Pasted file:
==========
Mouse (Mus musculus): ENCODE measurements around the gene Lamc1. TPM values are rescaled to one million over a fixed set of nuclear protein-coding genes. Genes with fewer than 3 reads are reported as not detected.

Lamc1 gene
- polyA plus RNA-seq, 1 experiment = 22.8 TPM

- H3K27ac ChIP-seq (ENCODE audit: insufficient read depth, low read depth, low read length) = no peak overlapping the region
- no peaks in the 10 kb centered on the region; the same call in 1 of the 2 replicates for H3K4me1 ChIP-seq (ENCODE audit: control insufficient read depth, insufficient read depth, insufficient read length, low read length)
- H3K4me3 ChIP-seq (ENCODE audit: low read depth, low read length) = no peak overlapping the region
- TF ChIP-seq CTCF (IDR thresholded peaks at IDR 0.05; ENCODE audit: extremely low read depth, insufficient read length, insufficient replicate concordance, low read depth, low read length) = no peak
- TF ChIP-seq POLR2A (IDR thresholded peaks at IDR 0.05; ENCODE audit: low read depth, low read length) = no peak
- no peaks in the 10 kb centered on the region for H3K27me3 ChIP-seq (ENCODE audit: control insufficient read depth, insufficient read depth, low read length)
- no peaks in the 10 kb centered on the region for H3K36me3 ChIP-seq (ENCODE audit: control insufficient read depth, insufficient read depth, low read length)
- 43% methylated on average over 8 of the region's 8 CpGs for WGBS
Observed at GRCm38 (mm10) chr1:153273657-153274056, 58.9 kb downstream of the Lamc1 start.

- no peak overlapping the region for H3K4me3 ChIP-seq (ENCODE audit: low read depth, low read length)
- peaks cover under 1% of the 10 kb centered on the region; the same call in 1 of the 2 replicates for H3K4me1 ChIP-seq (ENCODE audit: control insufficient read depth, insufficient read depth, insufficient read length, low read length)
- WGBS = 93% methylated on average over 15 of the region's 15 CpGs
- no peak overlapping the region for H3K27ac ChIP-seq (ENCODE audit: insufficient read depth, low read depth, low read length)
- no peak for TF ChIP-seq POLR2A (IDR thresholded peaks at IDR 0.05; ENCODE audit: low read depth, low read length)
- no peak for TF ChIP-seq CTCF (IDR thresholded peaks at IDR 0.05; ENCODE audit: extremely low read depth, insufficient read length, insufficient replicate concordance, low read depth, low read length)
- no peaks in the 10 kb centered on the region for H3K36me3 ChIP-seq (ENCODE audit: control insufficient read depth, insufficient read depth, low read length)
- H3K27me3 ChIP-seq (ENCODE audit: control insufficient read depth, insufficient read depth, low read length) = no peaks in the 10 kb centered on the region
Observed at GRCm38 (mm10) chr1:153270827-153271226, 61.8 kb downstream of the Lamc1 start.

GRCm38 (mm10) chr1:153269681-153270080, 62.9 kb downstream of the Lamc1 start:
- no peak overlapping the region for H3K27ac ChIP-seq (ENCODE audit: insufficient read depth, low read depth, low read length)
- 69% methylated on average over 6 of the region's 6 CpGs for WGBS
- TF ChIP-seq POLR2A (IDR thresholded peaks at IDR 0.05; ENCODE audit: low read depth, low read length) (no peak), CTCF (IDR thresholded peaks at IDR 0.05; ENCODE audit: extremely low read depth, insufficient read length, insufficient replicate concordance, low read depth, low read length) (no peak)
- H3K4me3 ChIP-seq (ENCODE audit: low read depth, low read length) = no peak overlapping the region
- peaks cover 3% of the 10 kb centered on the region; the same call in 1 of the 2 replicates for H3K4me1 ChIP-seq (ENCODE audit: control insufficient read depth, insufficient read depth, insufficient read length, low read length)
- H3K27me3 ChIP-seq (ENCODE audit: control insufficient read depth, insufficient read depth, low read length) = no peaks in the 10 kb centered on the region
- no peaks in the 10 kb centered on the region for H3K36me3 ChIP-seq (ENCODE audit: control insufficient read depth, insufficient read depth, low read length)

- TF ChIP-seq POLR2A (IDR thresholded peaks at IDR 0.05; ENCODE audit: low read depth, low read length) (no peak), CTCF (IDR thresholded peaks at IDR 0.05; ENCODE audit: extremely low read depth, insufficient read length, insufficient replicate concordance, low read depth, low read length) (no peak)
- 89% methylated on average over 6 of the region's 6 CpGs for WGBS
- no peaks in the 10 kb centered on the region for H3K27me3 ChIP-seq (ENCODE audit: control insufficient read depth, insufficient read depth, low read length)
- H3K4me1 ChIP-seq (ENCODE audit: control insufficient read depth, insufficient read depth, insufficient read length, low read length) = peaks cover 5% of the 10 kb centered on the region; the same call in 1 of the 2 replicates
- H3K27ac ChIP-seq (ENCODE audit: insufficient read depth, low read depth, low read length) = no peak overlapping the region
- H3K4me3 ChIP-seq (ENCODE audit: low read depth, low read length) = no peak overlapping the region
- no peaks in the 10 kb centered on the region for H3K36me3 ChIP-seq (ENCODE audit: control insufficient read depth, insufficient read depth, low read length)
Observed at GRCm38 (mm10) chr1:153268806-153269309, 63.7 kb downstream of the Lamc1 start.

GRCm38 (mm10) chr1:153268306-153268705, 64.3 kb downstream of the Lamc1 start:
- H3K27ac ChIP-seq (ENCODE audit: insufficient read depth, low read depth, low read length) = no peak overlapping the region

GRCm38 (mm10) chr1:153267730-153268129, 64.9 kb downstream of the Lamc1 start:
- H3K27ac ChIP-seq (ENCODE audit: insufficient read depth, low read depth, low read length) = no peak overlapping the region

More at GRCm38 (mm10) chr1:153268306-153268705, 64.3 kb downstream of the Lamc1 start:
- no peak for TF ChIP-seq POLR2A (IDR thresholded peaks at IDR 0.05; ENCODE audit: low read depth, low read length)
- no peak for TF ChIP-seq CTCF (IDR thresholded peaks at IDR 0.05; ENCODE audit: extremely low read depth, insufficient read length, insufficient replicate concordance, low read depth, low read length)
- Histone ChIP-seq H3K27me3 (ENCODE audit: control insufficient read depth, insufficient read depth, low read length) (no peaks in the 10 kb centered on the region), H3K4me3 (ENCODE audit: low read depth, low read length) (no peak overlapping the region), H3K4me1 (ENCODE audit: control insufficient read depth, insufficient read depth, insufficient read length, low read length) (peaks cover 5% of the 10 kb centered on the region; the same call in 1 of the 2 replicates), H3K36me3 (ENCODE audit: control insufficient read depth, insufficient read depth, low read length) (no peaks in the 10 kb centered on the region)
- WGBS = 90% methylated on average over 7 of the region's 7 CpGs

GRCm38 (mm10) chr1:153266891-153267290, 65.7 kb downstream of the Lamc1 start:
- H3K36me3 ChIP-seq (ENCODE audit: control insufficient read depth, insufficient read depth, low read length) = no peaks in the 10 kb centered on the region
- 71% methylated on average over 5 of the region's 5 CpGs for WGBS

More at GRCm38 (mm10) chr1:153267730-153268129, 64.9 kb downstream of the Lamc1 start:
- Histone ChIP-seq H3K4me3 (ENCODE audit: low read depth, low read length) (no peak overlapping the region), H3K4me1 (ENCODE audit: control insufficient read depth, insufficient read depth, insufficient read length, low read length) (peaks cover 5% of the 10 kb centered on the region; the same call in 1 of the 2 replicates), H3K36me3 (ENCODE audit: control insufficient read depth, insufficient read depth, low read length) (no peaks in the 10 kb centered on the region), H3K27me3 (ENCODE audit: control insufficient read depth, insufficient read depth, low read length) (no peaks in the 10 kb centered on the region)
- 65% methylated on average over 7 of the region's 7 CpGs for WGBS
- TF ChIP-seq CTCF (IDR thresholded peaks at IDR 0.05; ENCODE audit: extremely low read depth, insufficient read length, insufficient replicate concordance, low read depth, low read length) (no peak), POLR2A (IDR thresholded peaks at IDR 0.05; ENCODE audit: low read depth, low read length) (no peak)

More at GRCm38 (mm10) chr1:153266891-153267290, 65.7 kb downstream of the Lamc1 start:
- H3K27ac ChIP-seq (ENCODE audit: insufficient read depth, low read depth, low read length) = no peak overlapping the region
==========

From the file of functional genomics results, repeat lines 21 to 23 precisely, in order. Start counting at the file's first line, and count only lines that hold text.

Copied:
Observed at GRCm38 (mm10) chr1:153270827-153271226, 61.8 kb downstream of the Lamc1 start.

GRCm38 (mm10) chr1:153269681-153270080, 62.9 kb downstream of the Lamc1 start:
- no peak overlapping the region for H3K27ac ChIP-seq (ENCODE audit: insufficient read depth, low read depth, low read length)